Red Jacket Mine | Lovers Lookout

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Lovers Lookout

by Red Jacket Mine

Cut live to two-inch tape with producer/contributor Ken Stringfellow, RJM's sophomore album explores snotty bash & pop, Hi Records soul, and smoky balladry with equal fervor. Also features contributions from Ian Moore and violist Eyvind Kang.
Genre: Rock: Americana
Release Date: 

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  Song Share Time Download
1. Stay Golden
4:35 album only
2. So Long, Radiant Flower
3:41 album only
3. Childish Things
3:46 album only
4. Such An Easy Thing
4:35 album only
5. The Pose
3:28 album only
6. Deseret News
5:22 album only
7. Apricot Moon
4:29 album only
8. Showponies
3:23 album only
9. Nightcrawler
4:43 album only
10. Fascinated
3:55 album only


Album Notes
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Seattle band Red Jacket Mine -- comprised of singer/songwriter Lincoln Barr, guitar/pedal steel whiz Patrick Porter (who also fronts local rockers Explone, and has played in a host of Seattle bands, including Crystal Radio and the Bourbonites), bassist Ryan Chapman, and drummer Andy Salzman -- has spent the last three years honing its craft on stages throughout the Northwest, and it shows.

On the heels of their ornate, ambitious debut, Hello, Old Cloud, which garnered positive reviews and medium rotation on Seattle's standard-bearing independent radio station KEXP (with seven of the album's eleven songs receiving airplay), the band now stands poised to release its sophomore disc, Lovers Lookout, in October 2009.

Cut live to two-inch tape with minimal overdubs at Seattle's Soundhouse Recording with producer/contributor Ken Stringfellow (The Posies/Big Star/The Disciplines), Lovers Lookout is a work entirely more immediate and accessible than its predecessor. Touching on Hi Records soul ("Such an Easy Thing"), bracing guitar rock ("Childish Things"), snotty bash & pop ("The Pose"), and smoky balladry ("Fascinated"), the album finds Hello, Old Cloud's often delicate, restrained tenor supplanted by a newfound passion and confidence.

“We set up in the studio just like we play live,” Barr says. “Since making the first album, we’d become a band, and I wanted to capture that without any kid-in-a-candy-store studio artifice getting in the way.”

On their increasingly-rare decision to record to tape, Barr says, “It’s certainly getting to be prohibitively expensive. We could only afford four reels — just enough for an album, really. I kind of felt like, if we wanted to make a record on tape, this could be our last chance. So we went for it, and it was absolutely the right decision. It simplified the process in the best possible way. ‘Is this the take? Because we can only keep one.’ It either is or isn’t. If it feels good, let’s go with it. If not, let’s play it again.”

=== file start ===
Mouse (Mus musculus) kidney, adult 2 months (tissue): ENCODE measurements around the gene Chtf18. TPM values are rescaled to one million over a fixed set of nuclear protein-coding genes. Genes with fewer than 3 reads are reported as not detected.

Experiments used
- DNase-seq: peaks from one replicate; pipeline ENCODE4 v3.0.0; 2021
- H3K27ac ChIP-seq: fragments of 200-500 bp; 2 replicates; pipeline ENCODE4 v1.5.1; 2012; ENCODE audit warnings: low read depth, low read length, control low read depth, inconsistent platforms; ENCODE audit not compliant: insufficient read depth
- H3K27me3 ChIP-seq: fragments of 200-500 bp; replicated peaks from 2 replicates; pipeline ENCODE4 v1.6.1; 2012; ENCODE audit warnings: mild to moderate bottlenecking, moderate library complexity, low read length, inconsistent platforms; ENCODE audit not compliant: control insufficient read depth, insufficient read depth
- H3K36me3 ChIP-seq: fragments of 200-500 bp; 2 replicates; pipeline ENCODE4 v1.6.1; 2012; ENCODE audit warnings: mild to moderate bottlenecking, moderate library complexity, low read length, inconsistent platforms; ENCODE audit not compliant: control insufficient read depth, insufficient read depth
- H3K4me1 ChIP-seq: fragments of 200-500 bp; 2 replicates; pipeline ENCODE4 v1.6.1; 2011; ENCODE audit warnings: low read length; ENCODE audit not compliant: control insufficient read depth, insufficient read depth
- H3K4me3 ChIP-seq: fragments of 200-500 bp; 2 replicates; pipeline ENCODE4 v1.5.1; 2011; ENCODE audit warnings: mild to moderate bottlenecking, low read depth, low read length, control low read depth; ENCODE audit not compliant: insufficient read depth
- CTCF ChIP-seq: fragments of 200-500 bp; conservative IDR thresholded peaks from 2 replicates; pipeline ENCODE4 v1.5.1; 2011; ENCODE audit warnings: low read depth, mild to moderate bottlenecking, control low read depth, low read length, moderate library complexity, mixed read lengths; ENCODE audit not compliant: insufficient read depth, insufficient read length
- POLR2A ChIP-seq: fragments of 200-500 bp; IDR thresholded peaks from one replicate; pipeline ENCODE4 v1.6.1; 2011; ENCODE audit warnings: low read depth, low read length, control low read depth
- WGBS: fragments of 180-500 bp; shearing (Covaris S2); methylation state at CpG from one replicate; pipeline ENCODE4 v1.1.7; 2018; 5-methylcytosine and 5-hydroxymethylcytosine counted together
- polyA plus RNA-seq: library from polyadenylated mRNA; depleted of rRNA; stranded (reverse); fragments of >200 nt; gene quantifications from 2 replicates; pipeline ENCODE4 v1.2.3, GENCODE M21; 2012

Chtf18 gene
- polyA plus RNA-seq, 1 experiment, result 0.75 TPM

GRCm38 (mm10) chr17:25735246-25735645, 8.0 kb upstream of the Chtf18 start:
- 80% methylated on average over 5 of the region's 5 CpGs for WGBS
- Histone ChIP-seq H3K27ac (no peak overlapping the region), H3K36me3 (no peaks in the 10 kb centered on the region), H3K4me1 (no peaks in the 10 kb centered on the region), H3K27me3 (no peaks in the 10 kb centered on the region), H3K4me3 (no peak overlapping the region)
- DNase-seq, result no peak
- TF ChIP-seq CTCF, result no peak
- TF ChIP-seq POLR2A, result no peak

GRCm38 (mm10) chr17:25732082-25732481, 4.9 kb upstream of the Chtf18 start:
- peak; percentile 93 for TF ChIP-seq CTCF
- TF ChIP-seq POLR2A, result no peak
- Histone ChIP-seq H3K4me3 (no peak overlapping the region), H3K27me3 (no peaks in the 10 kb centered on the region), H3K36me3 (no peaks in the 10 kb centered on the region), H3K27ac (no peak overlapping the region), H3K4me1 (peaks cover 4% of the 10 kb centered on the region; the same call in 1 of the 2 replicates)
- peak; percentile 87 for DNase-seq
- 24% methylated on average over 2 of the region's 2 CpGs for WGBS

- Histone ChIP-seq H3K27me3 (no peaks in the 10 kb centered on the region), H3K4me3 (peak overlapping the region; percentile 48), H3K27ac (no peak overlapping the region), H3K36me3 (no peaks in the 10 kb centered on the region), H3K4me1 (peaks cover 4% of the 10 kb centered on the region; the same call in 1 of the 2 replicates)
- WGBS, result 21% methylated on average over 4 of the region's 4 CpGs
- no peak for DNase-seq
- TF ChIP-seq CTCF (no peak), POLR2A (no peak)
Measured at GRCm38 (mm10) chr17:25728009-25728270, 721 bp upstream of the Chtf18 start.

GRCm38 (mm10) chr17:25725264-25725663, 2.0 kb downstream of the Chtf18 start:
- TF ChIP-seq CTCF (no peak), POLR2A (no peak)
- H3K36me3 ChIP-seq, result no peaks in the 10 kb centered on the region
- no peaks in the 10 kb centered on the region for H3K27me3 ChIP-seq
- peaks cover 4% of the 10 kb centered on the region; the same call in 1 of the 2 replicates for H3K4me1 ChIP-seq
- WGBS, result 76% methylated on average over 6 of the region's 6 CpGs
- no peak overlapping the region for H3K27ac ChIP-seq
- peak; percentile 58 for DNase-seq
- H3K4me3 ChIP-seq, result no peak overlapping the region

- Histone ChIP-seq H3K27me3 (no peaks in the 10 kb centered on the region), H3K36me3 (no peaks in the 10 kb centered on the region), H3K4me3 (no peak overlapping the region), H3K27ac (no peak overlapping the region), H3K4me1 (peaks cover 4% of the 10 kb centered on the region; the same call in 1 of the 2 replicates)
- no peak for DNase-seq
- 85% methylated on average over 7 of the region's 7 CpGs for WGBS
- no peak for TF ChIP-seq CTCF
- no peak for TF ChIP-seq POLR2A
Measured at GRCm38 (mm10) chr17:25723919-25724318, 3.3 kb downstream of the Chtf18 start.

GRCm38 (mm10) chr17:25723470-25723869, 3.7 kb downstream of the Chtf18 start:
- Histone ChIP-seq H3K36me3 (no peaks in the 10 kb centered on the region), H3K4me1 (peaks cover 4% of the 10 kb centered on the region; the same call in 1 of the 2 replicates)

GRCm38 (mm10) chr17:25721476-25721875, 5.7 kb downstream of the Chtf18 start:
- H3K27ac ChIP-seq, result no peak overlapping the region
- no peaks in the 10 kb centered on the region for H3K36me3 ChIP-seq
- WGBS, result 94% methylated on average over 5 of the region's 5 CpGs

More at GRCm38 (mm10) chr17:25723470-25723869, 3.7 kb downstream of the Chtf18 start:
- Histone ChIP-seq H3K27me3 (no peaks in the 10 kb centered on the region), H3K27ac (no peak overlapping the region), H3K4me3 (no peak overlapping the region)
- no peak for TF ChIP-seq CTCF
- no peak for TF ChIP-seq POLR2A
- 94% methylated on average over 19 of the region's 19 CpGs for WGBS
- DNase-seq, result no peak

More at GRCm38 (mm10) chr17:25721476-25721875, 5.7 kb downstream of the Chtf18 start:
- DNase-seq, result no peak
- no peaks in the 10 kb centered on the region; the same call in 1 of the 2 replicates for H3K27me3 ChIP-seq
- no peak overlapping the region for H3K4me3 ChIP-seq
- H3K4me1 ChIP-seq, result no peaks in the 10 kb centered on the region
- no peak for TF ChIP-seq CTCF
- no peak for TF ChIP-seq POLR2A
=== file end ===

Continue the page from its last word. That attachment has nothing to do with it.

As on Hello, Old Cloud, Eyvind Kang contributes several characteristically-brilliant string arrangements, but this time around, Kang's contributions favor in-the-moment spontaneity over graceful composure. Nowhere is this more evident than on the hazy esoterica of "Apricot Moon," where Kang's viola wrestles fellow guest Ian Moore's angular, Tom Verlaine-meets-Hubert Sumlin guitar for dominance, consummating in a glorious cacophony of wood and wire. Moore also lends his signature keening falsetto to this track, providing Lovers Lookout with one of its most haunting moments.

With a knockout record in the can and an incendiary live show to back it up, Red Jacket Mine appear destined for the breakthrough their growing number of fans have expected all along. Beyond that, there's no dramatic story of tragedy and triumph. The fellows in Red Jacket Mine are reasonably content, and why shouldn't they be? The story is the music. And the music is good.

Advance Praise for Lovers Lookout

“Red Jacket Mine is the real thing...this record, played 100% live in the studio, brilliantly displays how they have every detail of their western desert-lonesome sound, and their evocative lyrics under the command of a powerful vision, which they see through to a gorgeous, glorious conclusion...bleak biblical allusions and dripping-warm Motown love declarations coexist in Red Jacket Mine's peculiar Eden.”